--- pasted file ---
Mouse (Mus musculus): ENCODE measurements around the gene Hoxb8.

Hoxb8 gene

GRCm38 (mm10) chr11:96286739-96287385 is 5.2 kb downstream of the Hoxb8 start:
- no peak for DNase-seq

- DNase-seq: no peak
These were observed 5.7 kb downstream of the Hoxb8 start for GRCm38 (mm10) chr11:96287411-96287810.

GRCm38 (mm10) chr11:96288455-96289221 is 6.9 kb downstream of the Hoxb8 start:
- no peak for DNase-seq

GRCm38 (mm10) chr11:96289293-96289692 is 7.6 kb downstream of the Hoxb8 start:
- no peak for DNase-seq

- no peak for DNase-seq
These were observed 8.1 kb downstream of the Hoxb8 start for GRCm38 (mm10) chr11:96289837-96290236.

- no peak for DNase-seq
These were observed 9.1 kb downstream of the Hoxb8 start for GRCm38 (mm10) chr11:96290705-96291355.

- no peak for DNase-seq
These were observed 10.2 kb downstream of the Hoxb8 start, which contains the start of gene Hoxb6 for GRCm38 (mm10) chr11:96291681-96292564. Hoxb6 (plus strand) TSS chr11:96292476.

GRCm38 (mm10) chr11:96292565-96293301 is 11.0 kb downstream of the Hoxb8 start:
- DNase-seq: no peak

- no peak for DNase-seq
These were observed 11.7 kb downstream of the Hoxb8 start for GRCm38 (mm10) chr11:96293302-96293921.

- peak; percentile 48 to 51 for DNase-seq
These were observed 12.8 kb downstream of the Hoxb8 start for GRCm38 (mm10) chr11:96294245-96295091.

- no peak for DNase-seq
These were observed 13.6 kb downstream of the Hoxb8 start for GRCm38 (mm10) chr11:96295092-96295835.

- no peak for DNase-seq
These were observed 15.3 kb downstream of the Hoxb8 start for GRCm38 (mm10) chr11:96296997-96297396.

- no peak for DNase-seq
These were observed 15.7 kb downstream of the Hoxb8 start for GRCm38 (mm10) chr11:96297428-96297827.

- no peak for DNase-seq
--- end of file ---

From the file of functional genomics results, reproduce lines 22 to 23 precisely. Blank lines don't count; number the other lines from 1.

These were observed 12.8 kb downstream of the Hoxb8 start for GRCm38 (mm10) chr11:96294245-96295091.

- no peak for DNase-seq